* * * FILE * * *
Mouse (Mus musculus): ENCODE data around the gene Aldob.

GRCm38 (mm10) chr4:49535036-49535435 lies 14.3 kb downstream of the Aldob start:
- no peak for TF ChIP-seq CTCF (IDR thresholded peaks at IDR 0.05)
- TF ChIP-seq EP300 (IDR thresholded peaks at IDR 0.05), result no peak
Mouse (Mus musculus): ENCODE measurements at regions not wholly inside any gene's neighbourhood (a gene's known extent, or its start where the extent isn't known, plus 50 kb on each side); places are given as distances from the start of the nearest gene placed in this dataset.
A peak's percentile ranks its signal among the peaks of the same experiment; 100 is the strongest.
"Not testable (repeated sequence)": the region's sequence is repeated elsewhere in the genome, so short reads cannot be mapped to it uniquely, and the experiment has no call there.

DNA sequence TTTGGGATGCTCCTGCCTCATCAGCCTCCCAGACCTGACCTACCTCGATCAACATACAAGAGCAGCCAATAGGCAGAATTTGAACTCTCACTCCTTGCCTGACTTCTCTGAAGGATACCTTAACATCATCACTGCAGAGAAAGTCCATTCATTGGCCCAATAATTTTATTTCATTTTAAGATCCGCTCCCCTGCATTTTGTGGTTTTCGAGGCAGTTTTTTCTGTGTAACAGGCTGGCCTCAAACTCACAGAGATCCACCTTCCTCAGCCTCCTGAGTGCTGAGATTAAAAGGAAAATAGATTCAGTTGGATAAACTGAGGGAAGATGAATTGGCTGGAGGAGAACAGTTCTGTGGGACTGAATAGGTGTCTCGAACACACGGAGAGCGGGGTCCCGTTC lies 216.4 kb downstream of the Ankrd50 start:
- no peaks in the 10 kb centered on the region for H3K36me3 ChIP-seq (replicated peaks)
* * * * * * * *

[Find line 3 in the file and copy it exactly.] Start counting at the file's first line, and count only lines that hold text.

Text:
- no peak for TF ChIP-seq CTCF (IDR thresholded peaks at IDR 0.05)